Our Story

Meet our founders

Stoke’s co-founders, Professor Adrian Krainer, Ph.D., and Isabel Aznarez, Ph.D., launched the company with the goal of targeting pre-mRNA splicing to develop precision medicines to treat the underlying cause of genetic diseases. Now, Stoke’s chief executive officer, Ed Kaye, M.D., and chief operating and business officer, Huw Nash, Ph.D., are leading the team as they develop new medicines to precisely upregulate protein expression. Explore the story below.

Passion for genetic disease research

“Everything I do, every project I’ve had, I’m always thinking of it in the context of how it can be used to treat the underlying cause of diseases. That goal has never changed.”

– Dr. Aznarez

Dr. Aznarez and Professor Krainer began working together in 2008 at Cold Spring Harbor Laboratory in New York. Their focus has been on applying antisense oligonucleotides to modulate RNA splicing and RNA metabolism pathways. They share a passion for addressing genetic diseases, and also share a common heritage, as both were born in Uruguay. TANGO is the name of Stoke’s foundational technology and is a nod to their native country. Today, Dr. Aznarez continues to guide research as Stoke’s head of biology, Professor Krainer remains closely involved as a member of Stoke’s board of directors, Dr. Nash is the chief operating officer and business officer and Dr. Kaye is the chief executive officer.

A revolutionary technology

“We discovered an innovative scientific approach to restore protein expression in patients with severe genetic diseases. This novel approach addressed many of the limitations of existing modalities, such as gene therapy or enzyme replacement, and opened up a vast new area of drug development.”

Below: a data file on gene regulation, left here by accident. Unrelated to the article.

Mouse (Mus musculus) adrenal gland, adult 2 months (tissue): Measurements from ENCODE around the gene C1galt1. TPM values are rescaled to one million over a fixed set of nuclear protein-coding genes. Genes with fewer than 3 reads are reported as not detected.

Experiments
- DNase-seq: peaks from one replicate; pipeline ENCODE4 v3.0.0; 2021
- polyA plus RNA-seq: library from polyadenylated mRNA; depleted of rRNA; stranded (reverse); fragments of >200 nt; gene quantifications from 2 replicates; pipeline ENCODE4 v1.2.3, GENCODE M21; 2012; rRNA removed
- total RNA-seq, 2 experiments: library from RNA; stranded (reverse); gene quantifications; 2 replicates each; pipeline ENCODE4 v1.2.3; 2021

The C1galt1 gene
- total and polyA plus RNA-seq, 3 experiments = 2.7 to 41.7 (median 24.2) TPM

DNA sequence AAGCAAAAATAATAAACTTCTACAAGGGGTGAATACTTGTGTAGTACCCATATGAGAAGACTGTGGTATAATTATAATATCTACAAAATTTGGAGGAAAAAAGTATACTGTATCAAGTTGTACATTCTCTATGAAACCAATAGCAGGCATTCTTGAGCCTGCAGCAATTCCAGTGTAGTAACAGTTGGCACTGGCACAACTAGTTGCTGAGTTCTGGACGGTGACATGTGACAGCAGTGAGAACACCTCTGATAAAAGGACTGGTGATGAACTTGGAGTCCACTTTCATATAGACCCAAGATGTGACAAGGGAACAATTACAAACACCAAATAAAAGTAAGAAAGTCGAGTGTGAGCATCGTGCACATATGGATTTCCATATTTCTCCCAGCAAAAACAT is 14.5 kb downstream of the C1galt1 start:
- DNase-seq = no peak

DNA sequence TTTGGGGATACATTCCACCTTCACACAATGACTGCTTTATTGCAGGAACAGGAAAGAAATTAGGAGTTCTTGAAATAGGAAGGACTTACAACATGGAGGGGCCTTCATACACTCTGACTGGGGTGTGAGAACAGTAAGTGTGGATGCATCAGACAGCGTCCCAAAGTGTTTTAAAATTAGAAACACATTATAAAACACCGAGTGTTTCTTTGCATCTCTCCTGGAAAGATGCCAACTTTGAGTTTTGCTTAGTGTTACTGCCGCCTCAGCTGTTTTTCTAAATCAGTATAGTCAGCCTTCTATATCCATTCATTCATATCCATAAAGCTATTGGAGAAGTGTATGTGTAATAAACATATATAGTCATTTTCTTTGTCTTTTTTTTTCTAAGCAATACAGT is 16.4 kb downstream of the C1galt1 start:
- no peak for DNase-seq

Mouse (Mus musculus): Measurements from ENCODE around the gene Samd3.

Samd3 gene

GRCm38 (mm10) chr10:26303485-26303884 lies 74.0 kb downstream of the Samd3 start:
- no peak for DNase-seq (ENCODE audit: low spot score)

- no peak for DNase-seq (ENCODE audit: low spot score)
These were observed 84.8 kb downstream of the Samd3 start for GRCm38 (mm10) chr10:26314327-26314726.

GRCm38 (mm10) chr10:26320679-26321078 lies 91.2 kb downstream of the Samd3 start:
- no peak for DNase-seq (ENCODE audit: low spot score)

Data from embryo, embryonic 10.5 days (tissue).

– Professor Krainer

Dr. Aznarez and Professor Krainer’s early work led to the development of our proprietary TANGO platform, which is designed to allow us to deliver disease-modifying therapies to a wide-range of relevant tissues in a highly precise, durable and controlled manner.  While the TANGO mechanisms are novel, Stoke is able to leverage antisense chemistry that has been clinically validated for the central nervous system (CNS), which we believe minimizes the safety and biodistribution risks for Stoke’s CNS programs, including Dravet syndrome and other genetic epilepsies.

The birth of a biotech startup

“At a time when many companies were pursuing downregulation of protein expression with antisense oligonucleotide (ASO) and RNA interference technologies, Adrian and Isabel came to Apple Tree Partners with a very unique and gene-specific approach to upregulate protein expression with ASOs. We quickly realized the potential of this approach to treat a significant and underserved set of genetic diseases, those caused by haploinsuffiency, and Stoke was born.”

– Dr. Nash

Dr. Aznarez and Professor Krainer recognized that their insights on RNA splicing and RNA metabolism pathways could potentially be translated into medicines to improve the lives of people living with serious diseases. Teaming up with Dr. Nash, the three founded Stoke Therapeutics. Backed by a veteran leadership team and $40 million from Apple Tree Partners, Stoke emerged from stealth mode in January 2018. Stoke subsequently added $90 million in Series B financing from a syndicate of investors in October 2018.

Rapid progress toward the clinic

“Early on, Stoke wanted to combine proven antisense chemistries with novel biology to tackle genetic epilepsies, an area in which the regulatory path is relatively well defined and yet the unmet need is still very high. We have a chance to make a profound difference in patients’ lives, and that’s what all of us are working toward.”

– Dr. Kaye

We are using our proprietary TANGO platform to build a pipeline of potential new medicines to help people with severe genetic epilepsies and other diseases that are caused by an individual gene. Stoke’s lead program is a potentially disease-modifying treatment for Dravet syndrome, a severe and progressive form of genetic epilepsy. Beyond genetic epilepsies, we are advancing several other early programs, including haploinsufficiencient diseases of the CNS, eye, kidney and liver.